In 2014, the popularity of Yokai Watch exploded in Japan. It seemed like Pokémon was going to be eclipsed and overtaken. For a time, it was.
That summer in Japan, there were massive lines for the latest Yokai Watch toys. Children, mine included, memorized the show’s theme song and dance. Level-5’s Yokai Watch was a cultural phenomenon. Pokémon became Poké-huh?
It seems like every child in Japan grows up with Anpanman, Doraemon and within the last few decades, Pokémon. These well-established characters are timeless and delight generation after generation. For a while, Yokai Watch was on its way to entering that pantheon.
As J-Cast reports, when the “Yokai Watch boom” was in full effect in 2014, its intellectual property netted 55.2 billion yen ($701,208,050). But by 2015, that number had slipped to 32.9 billion yen ($417,830,131). The following year it was 10.4 billion yen ($132,080,041.60). That slide continued and Yokai Watch’s intellectual property sales are no longer even in the merch top ten.
Interest in Yokai Watch characters has also evaporated. In 2014, Yokai Watch characters were the most liked in Japan, coming ahead of Anpanman, which typically dominates the ranking, and the previous year’s mega hit, Frozen. In 2017, Yokai Watch still polled number three on Japanese children’s favourite characters, coming ahead of Pokémon which was number four that year. As of 2018, Yokai Watch was no longer in the top ten.
The impact of this decline in popularity has a real-world impact.
In the midst of Yokai Watch fever, Level-5 opened a series of themed stores. There were over ten locations across Japan, including Tokyo, Osaka, Nagoya and Sapporo. Now, only one remains in Fukuoka, where Level-5 is based. That shop will shutter on February 24.
Times are tough for Yokai Watch. What happened? How did this culture force go from boom to bust?
There are several reasons for this. As website Koe Dame Rainbow explains, one is that the first Yokai Watch watch toys were not compatible with all the medals. The second watch toy was compatible with a different set of medals.
For kids and parents, this caused confusion and frustration, especially because getting the first watch was so difficult. This wasn’t exactly the best first impression.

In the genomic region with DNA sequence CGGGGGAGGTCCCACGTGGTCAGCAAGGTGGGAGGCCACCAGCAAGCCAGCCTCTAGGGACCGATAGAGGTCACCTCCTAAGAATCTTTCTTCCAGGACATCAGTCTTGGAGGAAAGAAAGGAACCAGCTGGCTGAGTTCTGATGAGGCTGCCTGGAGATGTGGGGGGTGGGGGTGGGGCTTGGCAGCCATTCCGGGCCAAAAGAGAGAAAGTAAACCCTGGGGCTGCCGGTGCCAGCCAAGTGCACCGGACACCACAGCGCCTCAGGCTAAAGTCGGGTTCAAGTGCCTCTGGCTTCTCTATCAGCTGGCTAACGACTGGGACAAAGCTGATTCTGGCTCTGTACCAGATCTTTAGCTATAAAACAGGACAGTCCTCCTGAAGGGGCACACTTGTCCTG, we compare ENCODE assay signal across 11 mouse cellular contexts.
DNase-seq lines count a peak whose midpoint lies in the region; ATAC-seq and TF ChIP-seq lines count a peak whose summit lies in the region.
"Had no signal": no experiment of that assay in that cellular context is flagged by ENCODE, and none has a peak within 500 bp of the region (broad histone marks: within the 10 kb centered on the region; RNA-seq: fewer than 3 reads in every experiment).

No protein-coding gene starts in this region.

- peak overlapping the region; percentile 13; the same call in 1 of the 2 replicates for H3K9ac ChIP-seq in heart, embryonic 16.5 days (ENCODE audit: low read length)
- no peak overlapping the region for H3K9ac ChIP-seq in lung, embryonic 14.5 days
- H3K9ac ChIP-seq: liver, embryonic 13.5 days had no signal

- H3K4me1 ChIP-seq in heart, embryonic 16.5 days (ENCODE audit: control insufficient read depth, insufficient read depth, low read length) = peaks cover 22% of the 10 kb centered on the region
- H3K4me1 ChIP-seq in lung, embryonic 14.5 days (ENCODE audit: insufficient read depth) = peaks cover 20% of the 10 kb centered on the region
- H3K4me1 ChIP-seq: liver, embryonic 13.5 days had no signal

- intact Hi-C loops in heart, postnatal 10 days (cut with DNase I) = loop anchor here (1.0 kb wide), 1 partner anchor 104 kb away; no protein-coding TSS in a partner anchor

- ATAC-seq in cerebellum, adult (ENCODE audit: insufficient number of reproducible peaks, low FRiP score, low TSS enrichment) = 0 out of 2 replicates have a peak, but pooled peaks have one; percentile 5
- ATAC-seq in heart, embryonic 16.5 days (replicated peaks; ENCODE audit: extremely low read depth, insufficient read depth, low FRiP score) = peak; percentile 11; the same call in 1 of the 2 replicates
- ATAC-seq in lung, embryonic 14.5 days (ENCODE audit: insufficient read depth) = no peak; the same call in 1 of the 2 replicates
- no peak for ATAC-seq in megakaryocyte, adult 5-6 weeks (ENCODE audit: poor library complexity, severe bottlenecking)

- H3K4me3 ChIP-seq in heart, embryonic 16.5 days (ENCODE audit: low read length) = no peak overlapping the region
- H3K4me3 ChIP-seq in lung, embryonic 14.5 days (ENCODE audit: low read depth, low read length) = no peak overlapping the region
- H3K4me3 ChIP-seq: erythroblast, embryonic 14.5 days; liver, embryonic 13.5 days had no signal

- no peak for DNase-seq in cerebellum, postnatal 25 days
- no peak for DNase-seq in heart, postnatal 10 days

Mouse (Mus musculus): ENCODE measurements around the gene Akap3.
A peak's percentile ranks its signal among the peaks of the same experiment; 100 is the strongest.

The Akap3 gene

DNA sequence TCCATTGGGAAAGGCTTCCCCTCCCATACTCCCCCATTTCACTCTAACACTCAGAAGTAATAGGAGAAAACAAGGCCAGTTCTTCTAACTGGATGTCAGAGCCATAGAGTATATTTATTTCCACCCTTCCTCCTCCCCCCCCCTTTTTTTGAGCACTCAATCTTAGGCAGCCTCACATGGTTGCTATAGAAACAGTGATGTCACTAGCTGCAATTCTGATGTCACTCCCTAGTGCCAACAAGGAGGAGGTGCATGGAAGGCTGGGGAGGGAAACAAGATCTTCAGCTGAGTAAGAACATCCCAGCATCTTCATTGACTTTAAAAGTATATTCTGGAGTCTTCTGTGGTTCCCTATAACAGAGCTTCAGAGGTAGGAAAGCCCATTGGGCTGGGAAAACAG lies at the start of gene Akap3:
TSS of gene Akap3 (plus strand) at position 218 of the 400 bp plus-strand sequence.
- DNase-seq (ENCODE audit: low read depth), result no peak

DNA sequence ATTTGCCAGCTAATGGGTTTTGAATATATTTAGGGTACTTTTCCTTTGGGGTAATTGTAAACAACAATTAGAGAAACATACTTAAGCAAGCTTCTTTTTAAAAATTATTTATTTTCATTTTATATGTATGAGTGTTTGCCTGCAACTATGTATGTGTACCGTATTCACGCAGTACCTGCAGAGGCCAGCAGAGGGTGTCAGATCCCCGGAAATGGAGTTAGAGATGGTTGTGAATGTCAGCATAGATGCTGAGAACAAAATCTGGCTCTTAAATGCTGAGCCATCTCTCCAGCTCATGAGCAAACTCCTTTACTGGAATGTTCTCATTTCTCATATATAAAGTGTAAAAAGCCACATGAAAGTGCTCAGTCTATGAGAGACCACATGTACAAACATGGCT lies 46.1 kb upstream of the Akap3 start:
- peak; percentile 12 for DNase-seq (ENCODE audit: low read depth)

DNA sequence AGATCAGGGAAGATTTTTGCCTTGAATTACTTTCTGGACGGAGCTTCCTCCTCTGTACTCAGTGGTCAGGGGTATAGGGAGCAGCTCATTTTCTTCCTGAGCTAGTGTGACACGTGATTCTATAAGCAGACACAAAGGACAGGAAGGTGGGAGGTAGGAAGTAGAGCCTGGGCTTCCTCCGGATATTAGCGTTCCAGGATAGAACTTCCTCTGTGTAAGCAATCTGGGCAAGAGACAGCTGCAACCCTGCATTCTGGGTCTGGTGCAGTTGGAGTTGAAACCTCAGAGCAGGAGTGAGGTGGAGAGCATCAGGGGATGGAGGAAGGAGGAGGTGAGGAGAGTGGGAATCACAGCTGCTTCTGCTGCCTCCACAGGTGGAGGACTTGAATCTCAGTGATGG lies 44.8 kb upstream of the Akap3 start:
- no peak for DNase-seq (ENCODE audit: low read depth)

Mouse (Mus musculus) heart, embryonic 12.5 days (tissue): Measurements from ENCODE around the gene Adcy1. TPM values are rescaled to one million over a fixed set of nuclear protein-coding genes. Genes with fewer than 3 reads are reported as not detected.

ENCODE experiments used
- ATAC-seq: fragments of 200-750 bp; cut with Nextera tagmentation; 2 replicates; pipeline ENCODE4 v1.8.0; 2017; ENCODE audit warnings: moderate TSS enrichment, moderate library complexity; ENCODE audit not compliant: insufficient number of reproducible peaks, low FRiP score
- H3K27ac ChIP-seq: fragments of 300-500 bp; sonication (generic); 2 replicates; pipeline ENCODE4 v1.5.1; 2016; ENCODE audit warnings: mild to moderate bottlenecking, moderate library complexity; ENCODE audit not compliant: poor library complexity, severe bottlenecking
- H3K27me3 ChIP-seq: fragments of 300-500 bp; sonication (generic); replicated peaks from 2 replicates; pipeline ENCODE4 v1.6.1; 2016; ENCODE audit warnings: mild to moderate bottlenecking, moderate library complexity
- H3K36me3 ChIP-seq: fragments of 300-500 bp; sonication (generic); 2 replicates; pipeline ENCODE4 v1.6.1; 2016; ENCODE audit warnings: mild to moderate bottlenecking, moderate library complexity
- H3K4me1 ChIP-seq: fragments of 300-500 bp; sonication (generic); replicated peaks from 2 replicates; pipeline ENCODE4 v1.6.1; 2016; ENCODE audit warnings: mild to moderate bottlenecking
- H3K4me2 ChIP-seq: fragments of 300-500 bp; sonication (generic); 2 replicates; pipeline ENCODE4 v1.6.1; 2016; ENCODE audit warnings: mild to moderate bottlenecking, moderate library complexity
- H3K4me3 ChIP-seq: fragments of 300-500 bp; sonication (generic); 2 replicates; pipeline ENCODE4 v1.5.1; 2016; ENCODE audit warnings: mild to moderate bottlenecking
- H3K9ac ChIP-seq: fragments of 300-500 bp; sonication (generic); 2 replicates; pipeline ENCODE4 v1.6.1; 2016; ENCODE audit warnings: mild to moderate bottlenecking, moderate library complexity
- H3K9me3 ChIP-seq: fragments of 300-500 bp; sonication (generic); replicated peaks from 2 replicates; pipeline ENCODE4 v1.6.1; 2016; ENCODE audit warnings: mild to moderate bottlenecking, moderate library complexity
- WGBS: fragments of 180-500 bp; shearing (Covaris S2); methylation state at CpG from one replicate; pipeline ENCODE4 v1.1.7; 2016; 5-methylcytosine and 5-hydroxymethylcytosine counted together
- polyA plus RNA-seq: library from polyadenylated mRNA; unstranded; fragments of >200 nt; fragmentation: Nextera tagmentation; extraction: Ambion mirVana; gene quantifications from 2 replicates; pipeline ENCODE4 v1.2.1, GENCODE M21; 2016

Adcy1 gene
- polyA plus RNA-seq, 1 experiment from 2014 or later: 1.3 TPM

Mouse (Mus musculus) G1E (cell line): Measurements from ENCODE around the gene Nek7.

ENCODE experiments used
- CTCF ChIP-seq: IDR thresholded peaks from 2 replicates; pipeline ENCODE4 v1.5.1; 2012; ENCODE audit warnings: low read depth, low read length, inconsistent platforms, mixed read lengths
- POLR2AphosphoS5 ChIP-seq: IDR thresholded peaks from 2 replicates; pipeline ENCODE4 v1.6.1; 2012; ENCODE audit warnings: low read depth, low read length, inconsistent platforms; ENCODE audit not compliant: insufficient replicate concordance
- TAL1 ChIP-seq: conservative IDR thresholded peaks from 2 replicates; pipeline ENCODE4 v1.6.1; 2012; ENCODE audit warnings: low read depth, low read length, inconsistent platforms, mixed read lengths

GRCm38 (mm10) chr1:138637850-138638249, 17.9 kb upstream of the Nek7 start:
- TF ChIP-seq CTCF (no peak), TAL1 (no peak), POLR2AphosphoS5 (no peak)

Scarcity creates even more demand. In summer 2014, when Yokai Watch suddenly became popular, there was a shortage of toys as well as licensed goods. Kids wanted anything emblazoned with Yokai Watch. That fall, anything is what they got. By the time the frenzy had subsided, there was a glut of Yokai Watch stuff available. Perhaps, it seemed like putting the characters on everything wasn’t such a good idea when those products ended up in the bargain bin.
One big reason for Yokai Watch’s initial popularity was the anime’s super catchy theme song and dance. When the show updated both, kids—at least my kids—started losing interest. The song and the dance’s moment had passed.
Perhaps sensing the need for a change, Level-5 began retooling and trying to appeal to an older audience. The 2017 movie Yokai Watch Shadowside and the TV anime that followed were much, much darker than Yokai Watch’s original iteration.
This might have put off those who were initially drawn to the series. It also was too frightening for the little kids who loved the cute yokai. Plus, the “scarier” Yokai Watch didn’t seem grown up enough for junior high school kids, so the target audience was unclear. Yokai Watch was having an identity crisis.
According to J-Cast, a spate of three Yokai Watch smartphone games was Level-5’s hope to resurrect the franchise. Children who were enthralled by the series back in 2014 are now either in junior high school or soon will be, so the hope is that smartphone games will breathe life back into the series. There’s the delayed Yokai Watch 4 for the Switch which could also renew interest. But the problem seems bigger—and deeper.
Anpanman, Doraemon and Pokémon are clearly defined. They evolve and change, but they generally do not veer wildly from the formula that makes them special. Kids and parents know what they were getting. Yokai Watch wasn’t that dependable.
Yokai Watch was always different from Japan’s most beloved, eternally popular games and anime. The main character Nathan Adams is your normal, average child. Compare that with Nobita from Doraemon, who is terrible at school, or Ash from Pokémon, who always loses.
For kids, there’s a struggle there. Someone to cheer for. Nathan isn’t terrible at school. He’s average. This is his weak point, which makes Yokai Watch interesting in comparison to other games and anime. But was it enough to keep kids’ interest?
The real problem is at the heart of Yokai Watch.
Rival Pokémon is filled with cute characters, but its core gameplay is deep and timeless. This is why it continues to endure. Yokai Watch was fun, sure, but its core gameplay experience was never as deep, as defined or as timeless. This is why young kids might have been easily able to play Yokai Watch, but there wasn’t the depth that kept them sticking around as they grew older. Scarier yokai doesn’t seem to be doing the trick, either.
Maybe the Switch or smartphone games can bring Yokai Watch roaring back. So far, the boom times are a distant memory.